Scrapping stamp duty for downsizers could be a cost-effective way to stimulate activity throughout the market, freeing up family homes and enabling chains of transactions at relatively little cost.
Furthermore, many home buyers may be keen to complete before the 31 October deadline and this surge in transactions could also stir up the housing market.
Potential positives of a no-deal Brexit
  • All of the uncertainty could mean that we’re in for a buyers’ market.
  • Should prices drop, first-time buyers may have the opportunity they have been looking for, particularly if interest rates stay low and the Help to Buy scheme continues. However, one of the consequences of no-deal could be that the mortgage lenders are forced to tighten their purse strings.
  • A weaker Sterling value could turn the UK into an off-shore investor’s delight – particularly as the country will continue to be recognised as safe, transparent destination.
  • Combined with recent announcements to further cut corporation tax, widen the threshold on higher rate income tax and reform stamp duty rates to pre-2007 levels, investment activity in certain sectors may be able to stimulate the property market as a whole.
Although it certainly wouldn’t be plain sailing and many in the Leave camp may feel dissatisfied, this is probably the best outcome.
Furthermore, many home buyers may be keen to complete before the 31 October deadline and this surge in transactions could also stir up the housing market.

Ultimately, a good deal is all in the details – but clarity in any shape may at least give the economy some breathing space and a sense of comfort about where things are heading. As a result there will arguably be a renewed sense of confidence across the Country in the housing market.

Jonathan Stephens, MD, Surrenden Invest

For regular updates on Brexit and investing in UK buy to let hotspots, follow Surrenden Invest on social media.

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Manchester buy to let market to thrive as Brexit deadline draws closer

Manchester buy to let market to thrive as Brexit deadline draws closer

2018 was an outstanding year for Manchester’s commercial property market which retained the number one position of office take up across the Big Six Regional Cities (Birmingham, Bristol, Edinburgh, Glasgow, Leeds and Manchester).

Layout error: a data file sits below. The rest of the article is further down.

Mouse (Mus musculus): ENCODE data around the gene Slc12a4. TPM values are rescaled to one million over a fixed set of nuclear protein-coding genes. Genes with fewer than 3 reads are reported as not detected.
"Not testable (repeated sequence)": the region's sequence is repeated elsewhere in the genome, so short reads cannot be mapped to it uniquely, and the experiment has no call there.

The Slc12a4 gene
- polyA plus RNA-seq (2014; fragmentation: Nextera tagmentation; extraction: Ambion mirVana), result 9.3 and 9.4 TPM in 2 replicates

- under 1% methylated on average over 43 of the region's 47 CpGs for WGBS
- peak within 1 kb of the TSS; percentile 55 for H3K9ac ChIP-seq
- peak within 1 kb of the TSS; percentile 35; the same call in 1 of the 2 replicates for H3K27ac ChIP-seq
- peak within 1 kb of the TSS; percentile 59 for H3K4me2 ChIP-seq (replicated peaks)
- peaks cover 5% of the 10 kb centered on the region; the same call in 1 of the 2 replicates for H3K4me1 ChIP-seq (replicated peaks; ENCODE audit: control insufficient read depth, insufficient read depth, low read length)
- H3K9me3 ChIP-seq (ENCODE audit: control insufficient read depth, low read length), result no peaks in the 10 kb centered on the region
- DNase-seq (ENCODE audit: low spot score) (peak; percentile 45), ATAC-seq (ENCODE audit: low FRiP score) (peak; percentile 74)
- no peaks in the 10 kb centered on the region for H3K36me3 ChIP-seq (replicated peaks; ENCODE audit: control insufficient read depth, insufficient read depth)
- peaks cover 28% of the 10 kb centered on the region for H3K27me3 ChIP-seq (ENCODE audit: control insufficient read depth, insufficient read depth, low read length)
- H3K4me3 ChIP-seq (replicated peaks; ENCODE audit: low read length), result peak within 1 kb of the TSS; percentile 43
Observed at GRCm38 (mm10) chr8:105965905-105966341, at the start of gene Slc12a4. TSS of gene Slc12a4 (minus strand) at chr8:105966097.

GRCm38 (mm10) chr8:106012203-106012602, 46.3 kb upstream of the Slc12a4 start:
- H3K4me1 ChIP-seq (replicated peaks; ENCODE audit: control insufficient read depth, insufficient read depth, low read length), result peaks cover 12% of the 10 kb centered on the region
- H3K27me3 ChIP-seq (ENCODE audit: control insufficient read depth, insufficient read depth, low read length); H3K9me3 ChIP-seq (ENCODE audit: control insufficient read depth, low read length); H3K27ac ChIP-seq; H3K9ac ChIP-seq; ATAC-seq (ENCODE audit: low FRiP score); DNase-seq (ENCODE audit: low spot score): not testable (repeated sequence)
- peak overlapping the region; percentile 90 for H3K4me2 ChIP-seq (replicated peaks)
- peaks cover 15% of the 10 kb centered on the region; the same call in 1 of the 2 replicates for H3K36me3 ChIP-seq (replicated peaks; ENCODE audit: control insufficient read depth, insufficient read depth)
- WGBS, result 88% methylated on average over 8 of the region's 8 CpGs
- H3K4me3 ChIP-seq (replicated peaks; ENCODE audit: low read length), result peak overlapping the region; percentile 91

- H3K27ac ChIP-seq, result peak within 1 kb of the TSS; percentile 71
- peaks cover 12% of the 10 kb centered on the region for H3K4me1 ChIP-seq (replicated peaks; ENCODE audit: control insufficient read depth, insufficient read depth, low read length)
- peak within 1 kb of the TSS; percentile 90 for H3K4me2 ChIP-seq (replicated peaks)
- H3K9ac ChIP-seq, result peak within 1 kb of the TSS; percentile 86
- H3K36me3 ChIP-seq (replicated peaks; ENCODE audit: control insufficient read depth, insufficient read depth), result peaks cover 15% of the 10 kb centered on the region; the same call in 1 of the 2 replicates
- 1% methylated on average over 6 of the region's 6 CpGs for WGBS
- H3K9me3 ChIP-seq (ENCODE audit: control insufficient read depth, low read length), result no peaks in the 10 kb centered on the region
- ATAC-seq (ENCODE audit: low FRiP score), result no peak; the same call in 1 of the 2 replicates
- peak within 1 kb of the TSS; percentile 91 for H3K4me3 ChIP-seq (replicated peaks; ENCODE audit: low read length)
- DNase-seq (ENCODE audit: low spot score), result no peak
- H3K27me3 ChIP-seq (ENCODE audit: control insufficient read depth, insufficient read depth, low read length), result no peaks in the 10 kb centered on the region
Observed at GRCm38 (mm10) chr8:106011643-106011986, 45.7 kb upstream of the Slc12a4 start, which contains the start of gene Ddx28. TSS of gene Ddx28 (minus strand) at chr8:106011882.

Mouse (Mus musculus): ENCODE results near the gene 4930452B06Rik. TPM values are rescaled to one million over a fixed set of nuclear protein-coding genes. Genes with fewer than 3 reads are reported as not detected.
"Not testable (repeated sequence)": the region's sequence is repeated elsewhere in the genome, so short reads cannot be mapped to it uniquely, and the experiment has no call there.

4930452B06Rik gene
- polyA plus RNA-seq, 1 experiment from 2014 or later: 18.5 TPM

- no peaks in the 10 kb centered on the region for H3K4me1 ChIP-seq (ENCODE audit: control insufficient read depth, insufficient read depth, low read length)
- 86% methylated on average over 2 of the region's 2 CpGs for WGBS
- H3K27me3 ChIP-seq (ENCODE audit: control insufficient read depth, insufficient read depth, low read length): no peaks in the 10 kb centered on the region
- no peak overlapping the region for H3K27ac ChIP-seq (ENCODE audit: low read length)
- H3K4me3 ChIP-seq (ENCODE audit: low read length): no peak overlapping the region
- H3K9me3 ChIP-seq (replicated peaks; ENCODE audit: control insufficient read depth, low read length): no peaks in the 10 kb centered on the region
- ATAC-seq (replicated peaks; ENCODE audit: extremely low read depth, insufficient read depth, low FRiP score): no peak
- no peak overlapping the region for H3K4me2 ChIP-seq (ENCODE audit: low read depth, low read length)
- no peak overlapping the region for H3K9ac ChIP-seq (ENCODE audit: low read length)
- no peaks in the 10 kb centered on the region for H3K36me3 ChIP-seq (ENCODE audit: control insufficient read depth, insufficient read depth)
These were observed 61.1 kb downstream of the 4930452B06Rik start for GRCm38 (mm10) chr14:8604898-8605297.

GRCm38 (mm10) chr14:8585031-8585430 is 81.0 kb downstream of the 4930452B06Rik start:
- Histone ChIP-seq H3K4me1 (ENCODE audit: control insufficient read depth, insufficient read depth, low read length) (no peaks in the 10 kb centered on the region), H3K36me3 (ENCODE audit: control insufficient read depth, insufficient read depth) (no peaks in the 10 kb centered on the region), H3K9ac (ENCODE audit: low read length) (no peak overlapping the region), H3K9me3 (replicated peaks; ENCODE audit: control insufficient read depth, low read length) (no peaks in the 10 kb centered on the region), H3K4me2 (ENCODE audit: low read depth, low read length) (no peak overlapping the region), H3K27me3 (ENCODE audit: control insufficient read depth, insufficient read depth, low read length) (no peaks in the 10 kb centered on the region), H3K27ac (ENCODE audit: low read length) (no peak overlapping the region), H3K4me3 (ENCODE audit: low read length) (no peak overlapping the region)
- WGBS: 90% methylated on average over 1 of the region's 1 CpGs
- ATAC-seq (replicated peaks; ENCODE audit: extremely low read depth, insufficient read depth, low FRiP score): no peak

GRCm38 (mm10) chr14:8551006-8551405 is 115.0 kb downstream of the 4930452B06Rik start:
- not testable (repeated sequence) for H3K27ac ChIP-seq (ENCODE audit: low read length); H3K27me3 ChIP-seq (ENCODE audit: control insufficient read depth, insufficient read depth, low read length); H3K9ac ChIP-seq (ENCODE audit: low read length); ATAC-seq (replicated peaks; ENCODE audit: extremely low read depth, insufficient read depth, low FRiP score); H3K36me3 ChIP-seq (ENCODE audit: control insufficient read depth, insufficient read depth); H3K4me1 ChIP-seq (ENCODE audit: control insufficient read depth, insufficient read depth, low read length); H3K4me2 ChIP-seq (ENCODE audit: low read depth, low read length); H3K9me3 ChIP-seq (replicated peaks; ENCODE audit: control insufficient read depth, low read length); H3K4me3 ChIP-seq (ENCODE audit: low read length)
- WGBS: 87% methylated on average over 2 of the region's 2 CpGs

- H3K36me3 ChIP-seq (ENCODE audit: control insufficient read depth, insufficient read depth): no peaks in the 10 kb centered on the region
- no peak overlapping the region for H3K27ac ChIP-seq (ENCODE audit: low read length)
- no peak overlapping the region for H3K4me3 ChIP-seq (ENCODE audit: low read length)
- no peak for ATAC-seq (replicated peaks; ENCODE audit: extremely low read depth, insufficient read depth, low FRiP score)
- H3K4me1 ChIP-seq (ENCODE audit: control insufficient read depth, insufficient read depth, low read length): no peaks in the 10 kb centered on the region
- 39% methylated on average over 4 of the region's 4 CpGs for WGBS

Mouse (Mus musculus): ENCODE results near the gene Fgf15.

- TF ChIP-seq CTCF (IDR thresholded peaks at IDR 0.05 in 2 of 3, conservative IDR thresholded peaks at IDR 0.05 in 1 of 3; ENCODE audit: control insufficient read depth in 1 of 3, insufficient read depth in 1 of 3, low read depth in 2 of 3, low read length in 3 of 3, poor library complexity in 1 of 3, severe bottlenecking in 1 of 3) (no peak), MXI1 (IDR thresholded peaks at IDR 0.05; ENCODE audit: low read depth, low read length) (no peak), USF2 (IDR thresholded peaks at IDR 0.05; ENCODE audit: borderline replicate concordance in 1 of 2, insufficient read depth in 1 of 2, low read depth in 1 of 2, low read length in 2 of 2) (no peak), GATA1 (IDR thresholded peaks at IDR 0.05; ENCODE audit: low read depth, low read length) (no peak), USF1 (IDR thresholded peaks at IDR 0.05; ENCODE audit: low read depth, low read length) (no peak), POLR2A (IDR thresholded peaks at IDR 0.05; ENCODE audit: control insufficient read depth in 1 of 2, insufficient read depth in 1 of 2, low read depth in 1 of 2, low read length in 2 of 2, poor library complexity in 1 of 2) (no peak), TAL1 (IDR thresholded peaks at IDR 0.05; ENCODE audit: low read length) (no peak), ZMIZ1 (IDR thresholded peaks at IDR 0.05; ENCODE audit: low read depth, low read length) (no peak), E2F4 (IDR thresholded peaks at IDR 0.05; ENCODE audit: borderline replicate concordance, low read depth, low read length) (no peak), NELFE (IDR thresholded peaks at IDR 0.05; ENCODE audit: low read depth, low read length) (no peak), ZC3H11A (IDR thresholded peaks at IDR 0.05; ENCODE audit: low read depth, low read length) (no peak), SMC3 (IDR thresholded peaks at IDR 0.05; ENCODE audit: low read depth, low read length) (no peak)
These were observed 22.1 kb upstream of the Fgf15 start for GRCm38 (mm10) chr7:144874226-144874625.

With the new office space take up predominantly from large companies relocating to the Manchester area, a trend which has continued to grow since 2018. Resultantly the city has seen a massive surge in job creation.
In 2018, 1.75 million sqft of office space was transacted in Manchester across 314 deals, up by 54% on the 10-year average. 2018 top deals included:
This trend continues throughout the 2019 with recent a recent deal (June) by The Hut Group, which took up 280,000sqft and British Telecommunication lined up for over 200,000sqft office space in Manchester centre in Q3 2019.
Since 2015, the city’s population has grown by nearly 6%, according to Manchester City Council. An impressive 65% of graduates of universities in Manchester stay in the city after graduating. Additionally, 36% of people from Manchester who studied elsewhere returned home after graduating. Also many young professionals choose Manchester to seek employment as the city offers rich and diverse opportunities across all sectors.
This has resulted in high demand for residential accommodation in Manchester. The city is undergoing rapid change and growing at a rate of around 2,000 homes per year. This is to house Manchester’s rapidly growing population, which is expected to increase from 530,300 in 2016 to 625,000 by 2025. As the demand for homes continues to rise house prices are expected to go up by 57% by the end of 2028.
This is creating an excellent opportunity for buy-to-let investors looking to address the city’s housing under-supply backlog, with some estimates showing the need for as many as 40,000 additional homes. Manchester’s growth and emerging status as a global city provides all the ingredients to ensure the city remains brexit-proof and continues to grow even through political and economic uncertainty. Brexit negotiations seem to make very little impact, on the property market as overseas investment, mainly from Asia and the Far East reaching the highest level this year.

“With a growing population of young professionals and students, we have identified the ever increasing need for accommodation in areas of Manchester with good transport links, relatively affordable rents and amenities on the doorstep. These areas offer potential for long term demand and continued growth in values. The city has so much to offer. Ideally located, continuously outperforming the wider UK property market, delivering healthy returns for investors and attracting more and more professionals, it is clear to see that Manchester is perfect for prime city centre living to live, work and invest.”

Jonathan Stephens, MD, Surrenden Invest